The milestones keep piling up for Frank Szymanski as the Chesapeake College baseball coach.
Szymanski won his 300th game during the 2010 season and four years later, he surpassed the 400-win mark.
He secured his 500th win when the Skipjacks beat New York’s Monroe College, 11-7, March 16, during a six-game road trip to South Carolina.
Szymanski, however, shrugs the numbers off, insisting he doesn’t think much about them.
“That’s not important to me,” says Szymanski, whose players didn’t know about the honor until two days after the game. “It just means I have been around a long time. I have been surrounded by great assistant coaches and players who have helped me along the way.”
He added, “It’s an honor to coach and work for Chesapeake. I’ve had incredible support from the faculty, staff, and administrators. I’m especially grateful to Dr. Ed Baker, Dr. Richard Midcap, Dr. Barbara Viniar and Dr. Stuart Bounds.”
Szymanski does care greatly about how the 2018 season is shaping up, and it could be one of the best in his 15 years on the job.
The Skipjacks are off to a sparking 14-3 start and perfect 3-0 mark in the Maryland Junior College Athletic Association.
“We are doing a lot of things well as a team,” Szymanski says. “We are getting some timely hits when we need them, our defense is improving and we are pitching well.”
Szymanski certainly can’t complain about a lack of pitching.
From sophomore right-hander Michael YaSenka to other standout sophomore right-handers Joseph Nahas, Jason McDonough to Kyle Searfoss, the team is well armed in the starting rotation.
“It’s great to have four quality arms in the starting rotation and they have been doing the job,” Chesapeake assistant coach Scott Milligan said.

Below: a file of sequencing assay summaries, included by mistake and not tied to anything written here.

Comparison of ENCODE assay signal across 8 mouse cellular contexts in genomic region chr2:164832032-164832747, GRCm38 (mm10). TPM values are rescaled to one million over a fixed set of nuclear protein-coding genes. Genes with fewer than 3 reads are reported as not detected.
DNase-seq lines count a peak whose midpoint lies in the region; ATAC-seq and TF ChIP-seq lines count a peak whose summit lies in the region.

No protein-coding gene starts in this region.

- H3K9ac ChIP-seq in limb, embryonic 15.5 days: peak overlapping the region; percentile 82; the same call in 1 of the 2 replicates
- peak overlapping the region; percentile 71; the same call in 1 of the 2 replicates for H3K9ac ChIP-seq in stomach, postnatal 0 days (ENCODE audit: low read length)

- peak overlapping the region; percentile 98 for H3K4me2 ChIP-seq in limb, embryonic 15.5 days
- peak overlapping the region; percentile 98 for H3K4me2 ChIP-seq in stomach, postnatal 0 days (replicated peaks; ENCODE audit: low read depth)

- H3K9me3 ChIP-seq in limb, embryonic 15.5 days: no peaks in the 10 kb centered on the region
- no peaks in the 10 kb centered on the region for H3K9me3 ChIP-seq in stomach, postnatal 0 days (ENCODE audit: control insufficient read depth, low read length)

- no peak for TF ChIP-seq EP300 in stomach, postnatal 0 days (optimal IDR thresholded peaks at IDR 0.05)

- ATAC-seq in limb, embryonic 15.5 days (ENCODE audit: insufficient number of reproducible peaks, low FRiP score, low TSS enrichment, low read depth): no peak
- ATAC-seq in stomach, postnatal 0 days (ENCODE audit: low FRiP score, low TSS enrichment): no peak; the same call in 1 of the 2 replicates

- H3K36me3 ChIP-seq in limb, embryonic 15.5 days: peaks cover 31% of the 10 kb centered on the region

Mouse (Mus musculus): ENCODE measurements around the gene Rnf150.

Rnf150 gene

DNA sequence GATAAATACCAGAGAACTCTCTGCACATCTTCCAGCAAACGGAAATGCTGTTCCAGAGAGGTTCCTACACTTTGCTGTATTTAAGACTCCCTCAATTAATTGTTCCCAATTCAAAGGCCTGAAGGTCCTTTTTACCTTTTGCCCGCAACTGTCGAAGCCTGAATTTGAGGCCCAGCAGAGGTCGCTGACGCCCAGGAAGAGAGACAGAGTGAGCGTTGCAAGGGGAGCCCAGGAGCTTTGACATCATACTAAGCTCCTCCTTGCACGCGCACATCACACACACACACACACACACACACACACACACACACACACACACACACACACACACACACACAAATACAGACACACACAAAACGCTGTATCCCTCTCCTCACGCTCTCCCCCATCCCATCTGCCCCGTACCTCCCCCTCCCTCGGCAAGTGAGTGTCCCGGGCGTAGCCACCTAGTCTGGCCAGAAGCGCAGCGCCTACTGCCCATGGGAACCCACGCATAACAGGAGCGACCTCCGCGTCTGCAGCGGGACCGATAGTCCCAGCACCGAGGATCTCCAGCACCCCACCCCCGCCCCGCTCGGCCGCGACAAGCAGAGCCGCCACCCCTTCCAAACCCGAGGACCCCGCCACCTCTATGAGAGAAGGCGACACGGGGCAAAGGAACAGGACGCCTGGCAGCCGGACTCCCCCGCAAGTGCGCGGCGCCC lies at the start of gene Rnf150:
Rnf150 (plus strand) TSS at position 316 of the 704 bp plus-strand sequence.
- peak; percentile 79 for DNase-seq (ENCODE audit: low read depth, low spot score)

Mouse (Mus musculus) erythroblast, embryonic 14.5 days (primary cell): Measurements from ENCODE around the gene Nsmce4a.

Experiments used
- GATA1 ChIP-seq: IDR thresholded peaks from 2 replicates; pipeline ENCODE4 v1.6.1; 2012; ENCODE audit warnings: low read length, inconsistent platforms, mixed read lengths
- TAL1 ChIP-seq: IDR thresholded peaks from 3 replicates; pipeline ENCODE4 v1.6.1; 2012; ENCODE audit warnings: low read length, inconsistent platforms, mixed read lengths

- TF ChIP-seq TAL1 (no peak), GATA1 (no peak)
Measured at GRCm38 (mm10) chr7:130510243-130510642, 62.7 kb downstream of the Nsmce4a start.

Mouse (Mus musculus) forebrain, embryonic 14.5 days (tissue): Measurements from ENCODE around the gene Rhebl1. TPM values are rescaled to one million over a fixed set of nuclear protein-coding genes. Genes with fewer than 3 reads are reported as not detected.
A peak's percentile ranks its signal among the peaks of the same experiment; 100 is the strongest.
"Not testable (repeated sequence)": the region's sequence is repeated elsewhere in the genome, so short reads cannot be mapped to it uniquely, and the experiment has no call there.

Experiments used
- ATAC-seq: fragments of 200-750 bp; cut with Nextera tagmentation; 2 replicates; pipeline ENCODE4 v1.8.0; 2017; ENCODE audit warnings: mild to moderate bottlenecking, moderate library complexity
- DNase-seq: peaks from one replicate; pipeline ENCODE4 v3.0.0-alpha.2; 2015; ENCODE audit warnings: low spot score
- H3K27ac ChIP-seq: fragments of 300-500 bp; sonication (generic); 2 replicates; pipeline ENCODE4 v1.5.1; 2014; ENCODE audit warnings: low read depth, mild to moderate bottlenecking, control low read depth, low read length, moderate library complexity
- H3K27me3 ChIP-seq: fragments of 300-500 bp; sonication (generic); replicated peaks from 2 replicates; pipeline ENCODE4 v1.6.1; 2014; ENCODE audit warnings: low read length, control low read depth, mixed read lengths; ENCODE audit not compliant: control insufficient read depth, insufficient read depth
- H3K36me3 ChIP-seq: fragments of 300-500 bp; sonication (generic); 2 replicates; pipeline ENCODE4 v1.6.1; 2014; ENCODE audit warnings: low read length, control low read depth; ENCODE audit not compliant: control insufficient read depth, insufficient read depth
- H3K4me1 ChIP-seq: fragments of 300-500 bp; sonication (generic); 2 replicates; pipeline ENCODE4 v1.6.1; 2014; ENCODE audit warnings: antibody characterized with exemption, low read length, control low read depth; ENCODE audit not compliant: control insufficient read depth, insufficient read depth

The 6-foot-1, 210-pound YaSenka was one of team’s best pitchers last year, fashioning 5-1 record with 98 strikeouts in 60 innings.
He’s been equally effective this spring, going 3-1 with 41 strikeouts in 23 innings.
YaSenka’s best game this month came against Anne Arundel Community College when he gave up four hits and one run across seven innings while fanning 15 batters.
“When is he on, he really has command of three pitches,” Milligan said of YaSenka’s effective slider, change-up and fastball. “It really makes it tough for hitters to sit on any one pitch.”
If Milligan and Szymanski had to pick an ace, it would be difficult.
Nahas, a transfer from UMBC, immediately caught the eye of the Chesapeake coaching staff and has been more dominating than YaSenka this season.
He boasts 3-0 record and has given up only 12 hits in 22 innings while striking out 47.
Nahas has an impressive three-pitch repertoire, which includes a fastball, slider and change-up.
He struck out a school-record 21 batters March 10 in a 3-1 conquest of AACC in the first game of a double header.
“He has great poise,” Szymanski said of Nahas. “He has a great attitude and work ethic that helps the younger guys. They see what it takes to be successful.”
Freshman right-hander Allan Saathoff and Jaret Price, freshman left-hander Nolan Brannon and sophomore right-hander Joey Jenkins bolster the pitching staff out of the bullpen.
“The guys who have been coming out of the pen have been doing a quality job,” Milligan said. “This is the most quality arms we have had in a while.”
Whoever stands on the mound will get plenty of offensive support.
Chesapeake is batting .391 and two freshman rank among the team’s leading hitters: infielder Davan Reinoso (batting .577, 5 home runs, 23 RBIs) and outfielder Livan Reinoso (.438, 7, 22).
Freshman outfielder Christian Murphy (hitting .429, 16 RBIs) and sophomore infielder Cody Forster (.396, 18 RBIs) also are contributing offensively.
“Our lineup is tough one through nine,” Milligan said.